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The NCDOT activated signal lights for the first time on Tuesday morning at four entrance ramps for drivers merging onto I-540 in North Raleigh.
The westbound on-ramps at Leesville Road, Creedmoor Road, Six Forks Road, and Falls of Neuse Road now all have signals controlling the flow of cars onto the interstate.
Basically, if you see a red light, you'll have to stop before you merge onto I-540.
RELATED: 5 things to know about new on-ramp signal lights on I-540
However, the signals were not working as planned, so the state shut them down after about 30 minutes.
DOT spokesperson Steve Abbott explained: "Say the left lane is red, the right lane is green. They just flash back and forth. So one car goes from the right lane, one car goes from the left lane. Well the timing was off. It was the same color in both lanes."
Abbott acknowledged, experts tested the system for two weeks before they rolled it out to make sure there wouldn't be any glitches. What happened?
Abbott again. "You test them with simulation. You can't test them with live traffic. So you have to do it through simulation and it passed with flying colors. And it turns out, it wasn't the software at all. It was the wiring, something was messed up in the wiring and that's something you can't test before you go live."
Abbott says a hardware malfunction inside the physical computerized boxes on the entrance ramps caused the timing on the lights to be off and they shut off the lights to be safe.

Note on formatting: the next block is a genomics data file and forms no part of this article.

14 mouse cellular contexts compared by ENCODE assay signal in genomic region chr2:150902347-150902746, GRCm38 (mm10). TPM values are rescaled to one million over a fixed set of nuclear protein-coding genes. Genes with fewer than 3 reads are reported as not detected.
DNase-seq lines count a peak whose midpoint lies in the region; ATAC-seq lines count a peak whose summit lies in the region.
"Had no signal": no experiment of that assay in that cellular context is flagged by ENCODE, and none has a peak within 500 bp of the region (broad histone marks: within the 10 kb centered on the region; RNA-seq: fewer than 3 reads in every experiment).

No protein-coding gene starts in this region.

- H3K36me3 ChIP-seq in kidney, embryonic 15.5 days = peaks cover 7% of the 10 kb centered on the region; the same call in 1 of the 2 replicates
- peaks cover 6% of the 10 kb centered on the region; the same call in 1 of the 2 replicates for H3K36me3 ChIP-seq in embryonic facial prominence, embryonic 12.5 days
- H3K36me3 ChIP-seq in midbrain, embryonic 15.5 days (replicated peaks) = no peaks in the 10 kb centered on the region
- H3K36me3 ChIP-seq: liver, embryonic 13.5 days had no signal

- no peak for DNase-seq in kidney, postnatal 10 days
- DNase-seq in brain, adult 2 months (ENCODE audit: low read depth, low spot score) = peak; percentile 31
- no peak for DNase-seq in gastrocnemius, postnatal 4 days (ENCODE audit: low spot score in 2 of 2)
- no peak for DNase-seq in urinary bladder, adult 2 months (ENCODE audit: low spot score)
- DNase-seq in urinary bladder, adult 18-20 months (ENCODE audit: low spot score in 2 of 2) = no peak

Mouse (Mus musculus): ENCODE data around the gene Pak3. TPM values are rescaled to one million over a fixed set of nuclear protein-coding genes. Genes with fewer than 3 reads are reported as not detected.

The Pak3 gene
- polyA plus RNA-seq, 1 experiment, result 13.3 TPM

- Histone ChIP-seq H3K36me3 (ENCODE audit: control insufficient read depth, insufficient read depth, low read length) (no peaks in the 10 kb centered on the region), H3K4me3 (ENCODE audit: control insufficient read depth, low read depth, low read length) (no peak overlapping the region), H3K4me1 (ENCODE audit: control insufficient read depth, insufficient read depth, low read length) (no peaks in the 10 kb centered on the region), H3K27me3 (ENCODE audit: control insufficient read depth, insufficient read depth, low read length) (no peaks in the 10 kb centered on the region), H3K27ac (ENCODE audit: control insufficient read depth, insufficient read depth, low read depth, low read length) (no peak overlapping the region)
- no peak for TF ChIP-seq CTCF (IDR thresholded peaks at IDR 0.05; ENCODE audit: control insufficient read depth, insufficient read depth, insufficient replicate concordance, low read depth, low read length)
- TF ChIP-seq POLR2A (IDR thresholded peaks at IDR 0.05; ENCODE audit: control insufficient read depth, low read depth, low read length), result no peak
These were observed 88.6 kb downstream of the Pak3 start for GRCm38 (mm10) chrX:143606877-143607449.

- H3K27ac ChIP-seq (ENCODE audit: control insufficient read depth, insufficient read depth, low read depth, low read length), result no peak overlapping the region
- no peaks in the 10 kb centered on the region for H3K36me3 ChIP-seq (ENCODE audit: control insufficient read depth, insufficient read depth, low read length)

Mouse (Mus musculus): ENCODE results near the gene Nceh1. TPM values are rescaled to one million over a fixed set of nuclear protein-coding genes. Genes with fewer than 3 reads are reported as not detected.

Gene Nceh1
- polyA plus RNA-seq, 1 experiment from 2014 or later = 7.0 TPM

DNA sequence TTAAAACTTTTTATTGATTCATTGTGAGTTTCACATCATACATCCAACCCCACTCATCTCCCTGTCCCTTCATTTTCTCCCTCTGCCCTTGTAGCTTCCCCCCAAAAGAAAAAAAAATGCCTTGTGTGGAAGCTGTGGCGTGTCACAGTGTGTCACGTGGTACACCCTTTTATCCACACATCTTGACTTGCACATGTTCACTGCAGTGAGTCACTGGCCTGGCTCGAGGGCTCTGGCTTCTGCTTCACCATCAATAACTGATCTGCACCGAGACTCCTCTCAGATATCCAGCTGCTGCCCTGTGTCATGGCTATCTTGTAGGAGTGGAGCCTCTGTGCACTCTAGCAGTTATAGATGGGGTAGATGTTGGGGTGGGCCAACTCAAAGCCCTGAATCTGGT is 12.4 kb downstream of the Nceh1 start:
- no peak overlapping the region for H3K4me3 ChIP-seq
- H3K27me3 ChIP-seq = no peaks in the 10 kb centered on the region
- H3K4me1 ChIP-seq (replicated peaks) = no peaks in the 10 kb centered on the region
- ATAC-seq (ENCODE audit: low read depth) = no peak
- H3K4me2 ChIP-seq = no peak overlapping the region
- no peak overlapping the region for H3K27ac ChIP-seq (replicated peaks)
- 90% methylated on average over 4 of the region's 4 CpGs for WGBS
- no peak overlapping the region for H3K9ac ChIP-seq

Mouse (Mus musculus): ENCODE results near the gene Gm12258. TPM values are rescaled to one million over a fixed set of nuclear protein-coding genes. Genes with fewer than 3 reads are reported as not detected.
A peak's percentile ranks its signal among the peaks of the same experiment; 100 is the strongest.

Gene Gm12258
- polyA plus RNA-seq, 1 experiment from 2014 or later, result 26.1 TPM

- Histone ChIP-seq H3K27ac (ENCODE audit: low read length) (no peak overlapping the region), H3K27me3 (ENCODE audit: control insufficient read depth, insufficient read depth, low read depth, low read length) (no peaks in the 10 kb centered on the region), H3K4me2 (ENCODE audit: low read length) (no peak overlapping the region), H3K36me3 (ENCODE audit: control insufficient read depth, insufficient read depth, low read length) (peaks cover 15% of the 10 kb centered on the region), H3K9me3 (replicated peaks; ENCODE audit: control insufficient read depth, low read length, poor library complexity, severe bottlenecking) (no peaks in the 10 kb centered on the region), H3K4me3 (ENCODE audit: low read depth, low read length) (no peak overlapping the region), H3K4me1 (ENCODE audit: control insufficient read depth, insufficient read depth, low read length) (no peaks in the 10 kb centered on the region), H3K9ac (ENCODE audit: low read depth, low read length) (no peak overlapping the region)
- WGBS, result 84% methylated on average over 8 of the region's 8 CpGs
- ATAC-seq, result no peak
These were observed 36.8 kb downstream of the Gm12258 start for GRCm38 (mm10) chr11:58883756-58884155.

Officials say sensors in the road track traffic flow information to a computer that can make real time adjustments, allowing car onto the entrance ramp every couple of seconds.
Drivers who've seen them work in other states tend to think they work but most say they're taking a 'wait-and-see' approach when it comes to the new lights along 540.
"It actually kept you from running into cars when you were trying to get on the freeway," said Raleigh's William Whittington. He watched them in action in Los Angeles and says they worked well.
"It'll turn green when there's enough space for you to actually pick up speed and get on without having an accident. The key is the timing. They have to get the sensors and everything with their computer program timed up right or else.
Justin Shover, born and raised in Raleigh, has watched 540 explode from "barely used" to congested every morning. "At 7 it's starting to get congested. If you're stuck there from 7:30 to 8:30, it's adding 10, 20, 30 minutes to commute times; and then when you have accidents and other incidents that occur time to time, it can be even longer."
Shover's never seen the lights up and running but was on point about what they're there to do. "I think it's to help manage the influx of cars during rush hour times primarily. This really isn't a big city but as population grows and if you look at statistics, it's skyrocketing around here. So traffic is going to become a problem and the implementation of things like this that larger cities have, I think does help. But how you go about implementing it is probably just as important."
That's something the DOT showed us all on it's first day of Beta testing. For Shover, it could be a while before he's ready to try for himself. "I think for a period of time while that gets going I'll probably avoid 540 in general during those hours."
For more about the signals, visit www.ncdot.gov/projects/onrampsignals
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